Argentina followed their growing competitiveness in the Rugby Championship with a strong showing in the 2015 World Cup, reaching the semi-finals for the second time. Argentina opened the tournament with a close fought match against favourites New Zealand, leading 13-12 at half time before eventually conceding two second half tries to lose 26-16. They followed this with a string of convincing wins against Georgia, Tonga and Namibia to qualify for the quarterfinals. A feature of Argentina's rugby in the 2015 World Cup was their free-flowing, entertaining and attacking style of play which resulted in them scoring 22 tries in pool play.
In the quarter final against Ireland, Argentina scored two tries in the opening 10 minutes to jump out to an early 17-0 lead. Ireland regrouped and scored two tries of their own either side of half time to narrow the gap to 20-17 early in the second half. However, Argentina rallied in the late stages of the match, running in late tries by Juan Imhoff and Joaquín Tuculet to eventually finish with a convincing 43-20 win. As a result, they advanced to their second semi-final against Australia.
The situation was reversed in the semi-final, when Argentina conceded 2 tries in the opening 10 minutes as Australia gained a 19-6 lead after 30 minutes. Argentina dominated the territory and possession of the remainder of the match, gaining a number of penalties at the scrum to gradually reduce Australia's lead. The match was finely balanced with Australia leading 22-15 after 70 minutes, when Australian winger Drew Mitchell produced a match winning run, beating 4 Argentinian tacklers before passing to Adam Ashley-Cooper to score the winning try. The match finished with Australia winning a fast-paced and entertaining clash 29-15.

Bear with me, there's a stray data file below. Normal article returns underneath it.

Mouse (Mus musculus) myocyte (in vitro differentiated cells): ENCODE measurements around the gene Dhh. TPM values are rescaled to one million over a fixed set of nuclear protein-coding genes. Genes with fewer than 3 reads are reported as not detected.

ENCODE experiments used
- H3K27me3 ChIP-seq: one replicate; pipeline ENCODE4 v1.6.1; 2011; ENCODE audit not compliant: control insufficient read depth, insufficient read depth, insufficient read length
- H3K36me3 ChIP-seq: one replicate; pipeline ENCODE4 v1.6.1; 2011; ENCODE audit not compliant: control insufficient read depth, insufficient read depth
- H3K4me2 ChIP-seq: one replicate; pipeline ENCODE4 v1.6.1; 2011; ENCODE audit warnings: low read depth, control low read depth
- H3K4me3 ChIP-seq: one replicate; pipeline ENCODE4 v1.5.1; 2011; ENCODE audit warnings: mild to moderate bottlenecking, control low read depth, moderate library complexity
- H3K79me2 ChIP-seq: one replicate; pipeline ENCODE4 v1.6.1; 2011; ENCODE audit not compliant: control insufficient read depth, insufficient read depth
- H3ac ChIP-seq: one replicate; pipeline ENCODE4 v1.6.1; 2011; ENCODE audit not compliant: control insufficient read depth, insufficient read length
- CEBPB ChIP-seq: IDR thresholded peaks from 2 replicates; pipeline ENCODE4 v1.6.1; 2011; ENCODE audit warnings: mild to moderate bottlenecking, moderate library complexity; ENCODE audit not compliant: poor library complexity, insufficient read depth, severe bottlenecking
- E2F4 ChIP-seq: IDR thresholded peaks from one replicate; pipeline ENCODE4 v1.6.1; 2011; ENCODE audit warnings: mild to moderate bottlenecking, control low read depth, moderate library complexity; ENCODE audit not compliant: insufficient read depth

Colours, symbol and name
Argentina alternated blue and white jerseys during its first international matches in 1910. In 1927 Mr. Abelardo Gutiérrez of Gimnasia y Esgrima de Buenos Aires proposed that Argentina should play against British Lions in a striped white and light blue jersey. That request was accepted and Argentina wore the striped uniform for the first time in its history.
Los Pumas play in a shirt in the country's flag (and sporting) colours of light blue and white, white shorts, and socks in light blue and white. In 2011, the UAR signed a deal with Nike which became the exclusive kit provider for all its national senior and youth teams, including Pampas XV. The first uniform designed by the American company left the traditional horizontal-striped jersey behind, featuring a single light blue with white shoulders jersey, although it was announced that Los Pumas will wear its traditional uniform again when they play the 2012 Rugby Championship.
On September 1941, Abelardo Gutiérrez (who had proposed the use of a white and blue jersey for the team 14 years prior) suggested a badge with the figure of a lion. The color of the crest was blue (due to Buenos Aires Cricket Club, where the first rugby match in Argentine had been played). The animal was later replaced by a native to Argentine species, so the jaguar was chosen due to his "agility and courage", according to their words.
The Pumas nickname is the result of an error made by Carl Kohler, a journalist for the then Die Transvaler newspaper in South Africa, while following the team during their first overseas tour ever – to Southern Africa in 1965. He tried to devise a catchy nickname for the team similar to existing international team nicknames such as All Blacks, Springboks, and Wallabies. He asked Isak van Heerden, the then coach of the Natal Rugby team who was asked by the SARB to assist with the tour, for ideas. They saw a picture of a type of lion with spots on the UAR crest. Kohler was aware that the Americas had jaguars and pumas, and as he was under pressure to submit his article, made a guess and called them the Pumas, instead of the actual jaguar. The mistake stuck, and was eventually adopted by the Argentines themselves (although the UAR crest still depicts a jaguar).
- 1 The team alternated white and blue jerseys during that period.
|Period||Kit manufacturer||Shirt sponsor|
|1978 – 1998||Adidas||No shirt sponsor|
|1999 – 2000||VISA|
|2000 – 2003||Topper|
|2004 – 2011||Adidas|
|2012 – present||Nike, Inc|
The Pumas use a variety of stadiums when playing at home. One of the most frequently used for tests is Estadio José Amalfitani, home of Club Atlético Vélez Sársfield and sited in Buenos Aires. When Great Britain first came to Argentina in the 1910 tour, the national team played at Polo Ground of Flores among other stadiums.